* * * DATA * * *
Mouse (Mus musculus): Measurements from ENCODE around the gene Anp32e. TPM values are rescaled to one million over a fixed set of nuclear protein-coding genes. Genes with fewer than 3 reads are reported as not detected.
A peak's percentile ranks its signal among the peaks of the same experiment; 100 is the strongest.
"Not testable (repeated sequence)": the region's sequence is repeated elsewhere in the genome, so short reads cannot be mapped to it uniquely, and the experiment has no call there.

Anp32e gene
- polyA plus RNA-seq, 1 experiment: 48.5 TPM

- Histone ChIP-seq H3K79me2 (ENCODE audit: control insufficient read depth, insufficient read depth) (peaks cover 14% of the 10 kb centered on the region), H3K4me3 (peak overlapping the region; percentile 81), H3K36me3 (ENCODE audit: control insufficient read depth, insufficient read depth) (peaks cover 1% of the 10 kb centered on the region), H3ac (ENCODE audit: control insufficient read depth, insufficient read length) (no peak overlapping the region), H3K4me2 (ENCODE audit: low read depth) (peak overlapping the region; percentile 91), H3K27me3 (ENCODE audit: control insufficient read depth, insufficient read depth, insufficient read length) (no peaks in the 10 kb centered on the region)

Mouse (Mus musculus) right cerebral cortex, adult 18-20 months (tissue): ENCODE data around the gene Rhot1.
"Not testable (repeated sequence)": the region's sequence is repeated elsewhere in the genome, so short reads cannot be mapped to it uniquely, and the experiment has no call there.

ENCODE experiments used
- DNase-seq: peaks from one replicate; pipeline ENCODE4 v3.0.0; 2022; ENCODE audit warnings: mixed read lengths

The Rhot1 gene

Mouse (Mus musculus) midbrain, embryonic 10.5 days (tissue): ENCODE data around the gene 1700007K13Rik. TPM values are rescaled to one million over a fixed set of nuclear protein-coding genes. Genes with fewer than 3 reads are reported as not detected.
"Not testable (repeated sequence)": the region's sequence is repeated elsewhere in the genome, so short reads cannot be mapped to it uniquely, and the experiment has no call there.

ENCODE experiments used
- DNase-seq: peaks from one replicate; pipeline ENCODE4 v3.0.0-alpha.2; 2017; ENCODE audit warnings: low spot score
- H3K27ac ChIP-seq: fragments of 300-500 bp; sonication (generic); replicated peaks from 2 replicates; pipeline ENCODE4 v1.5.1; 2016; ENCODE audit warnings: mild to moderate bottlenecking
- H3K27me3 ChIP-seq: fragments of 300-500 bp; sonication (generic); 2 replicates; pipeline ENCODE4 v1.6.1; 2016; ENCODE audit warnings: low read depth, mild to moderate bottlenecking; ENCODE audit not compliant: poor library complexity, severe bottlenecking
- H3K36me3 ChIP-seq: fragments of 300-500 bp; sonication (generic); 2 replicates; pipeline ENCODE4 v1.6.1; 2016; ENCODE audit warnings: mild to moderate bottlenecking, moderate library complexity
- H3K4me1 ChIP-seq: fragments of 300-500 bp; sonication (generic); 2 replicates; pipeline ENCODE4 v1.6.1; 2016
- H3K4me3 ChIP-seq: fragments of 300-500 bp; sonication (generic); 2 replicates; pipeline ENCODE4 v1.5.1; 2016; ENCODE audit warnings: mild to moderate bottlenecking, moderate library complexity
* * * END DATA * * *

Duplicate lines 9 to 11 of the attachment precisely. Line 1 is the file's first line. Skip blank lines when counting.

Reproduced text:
ENCODE experiments used
- DNase-seq: peaks from one replicate; pipeline ENCODE4 v3.0.0; 2022; ENCODE audit warnings: mixed read lengths

The Rhot1 gene